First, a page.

8. No FD76 I am relying on you to explain Lutheranism - I have some of the video posts from you and others saved but my reading list is full for now. Thus, it is on you. Regardless, you have now offered more info and in response to the question, "who are we to judge" it appears, at least in part, the Lutheran community is. If the Church see or hears of one running a prostitution ring in town or turning tricks in the community room, apparently the Church, as it is in relationship with the individual, would make a judgment and 'say' something, probably even pass judgment and say this is not acceptable in our community or before God. Sure the individual bears responsibility (or blameworthiness) as in most churches and human situations but the Lutheran Church will weigh in. Thanks you! I thought you said, 'love becomes grounded in relationships with concrete others.' So this is done in the sacraments and the Eucharist but that is in community, isn't it expressed in the world also? And if this is how God shows his love for Lutherans, how do Lutherans show/express their love of God and neighbor: isn't it in community and in the world? Standing before God is not dependent on one's ability to love (like God loves?) in kind but it calls for us to love, love more, love again, love continually and not be selfish (i.e. sin). And, no one is talking about perfect actualization, just living the (2) commandments and truly loving - this seems to be our responsibilities as human beings before God. Love and forgiveness must be accepted: the Prodigal was forgiven and loved but he had to do something; he had to 'turn' and return to share the live of the Father (and this from Jesus). Well, yes and no. Yes, because it is not a question of whether or not we are loved or forgiven, we are; we are forgiven by God, no pre-conditions and it is pure grace. And no, because we, as the Prodigal, must turn, accept that love and forgiveness and share the life of the Father by loving (in kind if not degree). It is not a pre-condition, it is because we are loved, that we, in turn, can love and as such we (can) 'stand before God' as sons and daughters that share his life (again as in the Prodigal).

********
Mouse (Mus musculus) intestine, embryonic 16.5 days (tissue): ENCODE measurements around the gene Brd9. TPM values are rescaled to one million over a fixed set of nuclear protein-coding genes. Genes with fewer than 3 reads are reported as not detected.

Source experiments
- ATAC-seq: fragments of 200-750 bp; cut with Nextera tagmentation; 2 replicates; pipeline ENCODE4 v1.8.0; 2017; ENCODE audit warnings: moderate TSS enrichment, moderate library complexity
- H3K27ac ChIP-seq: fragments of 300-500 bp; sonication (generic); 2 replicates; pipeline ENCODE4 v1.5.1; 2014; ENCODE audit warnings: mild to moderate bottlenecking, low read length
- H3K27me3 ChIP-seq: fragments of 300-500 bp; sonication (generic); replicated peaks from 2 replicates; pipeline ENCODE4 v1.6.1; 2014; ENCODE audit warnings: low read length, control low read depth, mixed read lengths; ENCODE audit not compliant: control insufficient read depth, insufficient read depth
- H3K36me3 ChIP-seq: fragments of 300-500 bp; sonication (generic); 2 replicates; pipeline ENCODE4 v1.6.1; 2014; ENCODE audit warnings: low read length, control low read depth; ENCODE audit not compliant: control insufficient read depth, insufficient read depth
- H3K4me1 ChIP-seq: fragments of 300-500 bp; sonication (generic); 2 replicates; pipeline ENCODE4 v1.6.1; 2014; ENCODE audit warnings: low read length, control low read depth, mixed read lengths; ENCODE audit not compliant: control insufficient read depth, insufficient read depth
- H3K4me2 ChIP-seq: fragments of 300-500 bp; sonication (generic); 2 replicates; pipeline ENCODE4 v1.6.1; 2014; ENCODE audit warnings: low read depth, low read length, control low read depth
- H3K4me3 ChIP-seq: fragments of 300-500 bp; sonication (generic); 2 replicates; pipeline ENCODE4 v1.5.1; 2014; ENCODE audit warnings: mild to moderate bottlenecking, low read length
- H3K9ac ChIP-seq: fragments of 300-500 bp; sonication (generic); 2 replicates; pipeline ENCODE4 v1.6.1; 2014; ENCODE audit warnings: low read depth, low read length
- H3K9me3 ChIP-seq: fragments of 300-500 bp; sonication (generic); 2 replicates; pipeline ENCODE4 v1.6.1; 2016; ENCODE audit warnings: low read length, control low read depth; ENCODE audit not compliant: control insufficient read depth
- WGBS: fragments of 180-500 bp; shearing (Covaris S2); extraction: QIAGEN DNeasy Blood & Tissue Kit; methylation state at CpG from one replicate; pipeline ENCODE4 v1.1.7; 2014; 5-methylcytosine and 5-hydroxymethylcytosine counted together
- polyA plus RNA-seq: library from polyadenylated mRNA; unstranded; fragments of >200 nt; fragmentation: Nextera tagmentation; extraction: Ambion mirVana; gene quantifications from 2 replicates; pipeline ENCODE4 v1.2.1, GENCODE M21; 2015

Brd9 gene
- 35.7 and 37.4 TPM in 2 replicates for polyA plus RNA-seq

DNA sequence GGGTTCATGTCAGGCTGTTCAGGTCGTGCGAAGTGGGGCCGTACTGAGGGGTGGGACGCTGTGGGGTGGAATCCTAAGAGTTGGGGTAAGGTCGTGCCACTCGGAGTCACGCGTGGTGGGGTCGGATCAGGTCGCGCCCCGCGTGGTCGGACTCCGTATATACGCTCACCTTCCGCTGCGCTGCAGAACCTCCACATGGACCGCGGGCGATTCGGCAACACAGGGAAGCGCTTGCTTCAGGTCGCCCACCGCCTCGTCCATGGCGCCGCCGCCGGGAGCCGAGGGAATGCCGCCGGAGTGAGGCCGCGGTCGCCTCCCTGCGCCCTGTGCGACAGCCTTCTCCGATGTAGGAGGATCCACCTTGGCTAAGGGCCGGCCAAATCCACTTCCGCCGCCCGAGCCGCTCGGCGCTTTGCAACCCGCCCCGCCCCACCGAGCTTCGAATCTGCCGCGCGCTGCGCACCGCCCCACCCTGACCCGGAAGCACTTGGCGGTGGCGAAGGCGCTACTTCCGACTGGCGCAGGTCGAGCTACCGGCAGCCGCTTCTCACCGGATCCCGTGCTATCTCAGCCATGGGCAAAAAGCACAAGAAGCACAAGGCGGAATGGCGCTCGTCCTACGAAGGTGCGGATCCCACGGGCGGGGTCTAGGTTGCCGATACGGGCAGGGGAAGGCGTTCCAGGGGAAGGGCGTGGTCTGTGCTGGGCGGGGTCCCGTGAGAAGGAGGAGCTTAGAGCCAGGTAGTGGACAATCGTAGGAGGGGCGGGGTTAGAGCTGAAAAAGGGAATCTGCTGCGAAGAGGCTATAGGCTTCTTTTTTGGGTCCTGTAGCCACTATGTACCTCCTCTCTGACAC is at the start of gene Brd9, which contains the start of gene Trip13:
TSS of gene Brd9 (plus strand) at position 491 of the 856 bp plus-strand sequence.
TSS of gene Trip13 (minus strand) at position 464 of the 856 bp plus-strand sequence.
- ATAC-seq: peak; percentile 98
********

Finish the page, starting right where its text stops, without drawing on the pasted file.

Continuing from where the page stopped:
9. Actually, I never said anything close to that. I am, and have been, trying to get some clarification and explanation of what you, a representative of Lutheranism, has been saying is Lutheran belief/practice. However, by your definition, it must be possible for some individual Lutherans to oppose love because you said, "it's ultimately up to the individual ....... to judge matters of ethical importance." So, technically, one could judge matters and oppose love. Or, is it not up to the individual? No, it is not that prostitution may not measure up to some people's ideals, it is that prostitution, the treatment, giving, selling, buying of another human being for one's self, knowing that other person is not valued in her/himself but as a thing to be used and is interchangeable with another 'thing'- is not loving; it is ignoring both the commandments of loving God and loving the other, your neighbor, wherever, whoever, whenever they are. Don't conflate it by dodging to another topic, address it in itself. We have already said there are different reasons for both the prostitute and the client and those reasons differ greatly. However, we can still say the idea, the action, the concrete reality of prostitution is wrong. Can't you? The reasons are one thing but although the reasons may mitigate blameworthiness, it does not change the reality that the concrete act of prostitution (as defined above) is................wrong; it is not an act of love, it is not an act of compassion concern for another human being. Do you think it is? Does Lutheranism think it is? Is it up to the individual? We all know some people marry for ignoble reasons and that some of those reasons are more ignoble than some reason for prostitution. That does not change the reality of prostitution. Who are we to judge? We are the ones who supposedly follow the Christ and make important to us what was important to him: Love - as expressed in the two great commandments, as portrayed in parables, as preached, as signified in his miracles, as lived in his life, as evident on his cross, as held up and lived by his first followers in the aftermath of the resurrection. Who are we? We are (to be) the ones in whom love becomes grounded: If love of neighbor is not embodied, not incarnated in us - how will love ever become "grounded in concrete relationships with others." And what is to be done if another does not understand (or misunderstands) Love and does not live it with (concrete) others? Are we to do nothing? Did the man, Jesus, do nothing?